CABRERA: That's the question. Brian Todd, thank you.

The White House did not respond to CNN's request for clarification on Putin's alleged comments to President Trump. We'll be right back.

(COMMERCIAL BREAK)

[21:54:16] CABRERA: On tonight's new episode of "Sex and Love Around the World", Christiane Amanpour visit Shanghai. A study where women are backing tradition to regain control of their love life.

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CHRISTIANE AMANPOUR, CNN CHIEF INTERNATIONAL CORRESPONDENT (voice- over): When I first came to Shanghai in the '70s, individuality was unthinkable. All these years later, I find the city is full of self- expression. Women have reclaimed control of their appearance, their sexuality, and how they use it.

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[21:55:19] AMANPOUR: In the world's most populous city, where social dynamics are always changing, and urban isolation is growing, many people retreat online for a personal connection.

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CABRERA: I recently sat down with Christiane to discuss tonight's episode.

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CABRERA: This week you're in Shanghai, China and you say women have made huge strives when it comes to women in business, empowered to really take control of their lives in a lot of fronts but when it comes to love and sex, not so much. Why the disparity?

AMANPOUR: Well, first of all, it was a communist state with very rigid controls around social interaction. I first went to China in 1978, to Beijing, Shanghai and elsewhere. It was still heavily communist that none of the market economy experimentation, none of the flowering of what we see now.

And women there were all dressed in the same uniform. The little Mao green uniforms. They didn't -- they did not diverge from that. They wore no makeup, they road bicycles, there were no cars. That was it. And when I asked a woman in 1978, how about a little makeup or lipstick, no, no, no, we don't want to stand out.

I hadn't been back since 1978. So to be back in 2017 and see this unbelievable city that looks like a cross between Hong Kong, Manhattan and old world Shanghai was incredible but particularly because of the women because they, again, power that city.

There's an enormous amount of women power in Shanghai, partly because of so many, you know, girls who are empowered by their parents in the One Child Policy. Those who kept their girls and didn't get rid of their girl fetuses really poured everything they had into them. So, they created very assured, very educated, very, you know, very important segment of the female class.

Having said that, though, while they may be economically and educationally empowered, not sexually. There was no such thing as dating. There are -- we discovered new dating services, not apps, but actual clubs where there are trainers and teachers and coaches to teach you how to date. To teach you how to dress. To teach you what to say. To teach these very successful girls how not to intimidate the guys. I mean, you know, we have that issue in the west, right?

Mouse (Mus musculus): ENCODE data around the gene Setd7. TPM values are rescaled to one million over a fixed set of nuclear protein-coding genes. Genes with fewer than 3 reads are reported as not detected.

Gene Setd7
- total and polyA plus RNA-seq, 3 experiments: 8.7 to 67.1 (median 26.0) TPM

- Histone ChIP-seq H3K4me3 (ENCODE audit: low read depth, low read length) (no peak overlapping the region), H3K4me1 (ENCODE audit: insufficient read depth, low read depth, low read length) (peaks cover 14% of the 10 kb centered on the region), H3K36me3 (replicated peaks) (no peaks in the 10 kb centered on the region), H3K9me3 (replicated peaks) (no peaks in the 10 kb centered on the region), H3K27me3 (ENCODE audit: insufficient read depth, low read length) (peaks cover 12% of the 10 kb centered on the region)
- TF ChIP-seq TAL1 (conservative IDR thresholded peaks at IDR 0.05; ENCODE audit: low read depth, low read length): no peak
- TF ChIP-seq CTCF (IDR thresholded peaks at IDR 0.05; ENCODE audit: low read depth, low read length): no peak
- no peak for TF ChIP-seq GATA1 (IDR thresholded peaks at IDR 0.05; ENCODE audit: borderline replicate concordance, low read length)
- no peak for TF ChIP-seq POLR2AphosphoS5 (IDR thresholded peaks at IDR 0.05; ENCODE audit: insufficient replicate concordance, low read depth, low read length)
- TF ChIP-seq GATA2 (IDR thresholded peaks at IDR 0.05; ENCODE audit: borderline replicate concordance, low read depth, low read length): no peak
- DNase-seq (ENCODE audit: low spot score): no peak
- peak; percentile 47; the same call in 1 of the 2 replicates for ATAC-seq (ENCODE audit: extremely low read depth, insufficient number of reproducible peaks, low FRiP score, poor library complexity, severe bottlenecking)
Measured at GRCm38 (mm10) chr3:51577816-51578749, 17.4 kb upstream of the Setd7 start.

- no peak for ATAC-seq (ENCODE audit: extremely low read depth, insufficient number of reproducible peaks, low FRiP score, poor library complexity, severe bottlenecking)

CABRERA: And I always think shouldn't you have a natural connection?

AMANPOUR: When there's no natural connection in a place that's never dated because they have always, always had arranged marriages. That's the paradigm of Chinese culture.

CABRERA: And so now there are women who want to choose their own spouses, who want to date. But is there a generational divide?

AMANPOUR: Yes, there is.

CABRERA: Are there still women whose parents want them to match make?

AMANPOUR: There are, there are, but less and less. There are. In fact, we do have an amazing scene. In fact we talked to this really popular television host, a woman, a transgender woman. And she has this amazing dating show. So like the most successful in China. You can imagine, we're talking about a potential hundreds of millions of viewers, not a couple of million here and there. Hundreds of millions of viewers.

But it's dating with a twist because the couples come on. It's the parents who choose who the daughter or the son should go off into the sons is set with --

CABRERA: To date.

AMANPOUR: Yes. So that's pretty funny. And then we went to a market or like a park on the weekend where the mothers are sitting in a row. Pairs of them in rows with upturned umbrellas. And in the umbrellas are flyers with all their kids' attributes. The kid is this age, the kid has this education, the kid makes much money, it's got this job women and boys. They are trying to match make for their kids in the park by handing out flyers about, you know, their kids' vital statistics in every -- CABRERA: Required.

AMANPOUR: Yes. It is -- honestly it was great. It's so amazing. But again, the whole younger generation is trying to change that and have love, sex, intimacy from their agency. You know what I mean? They being in charge of their destiny. And it's a work in progress. But it's fascinating to document.

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CABRERA: Before I hand off to Christiane, breaking news, Senate candidate Mitt Romney will have to run in a primary for the nomination to replace Utah senator Orrin Hatch. He came in second today in a second round of delegate voting. It is the same day Romney announced he's not ready to commit to supporting President Trump's re-election bid.

That's going to do it for me. I'm Ana Cabrera in New York. Thank you for being here. Up next, it's Sex and Love Around the World with Christiane Amanpour.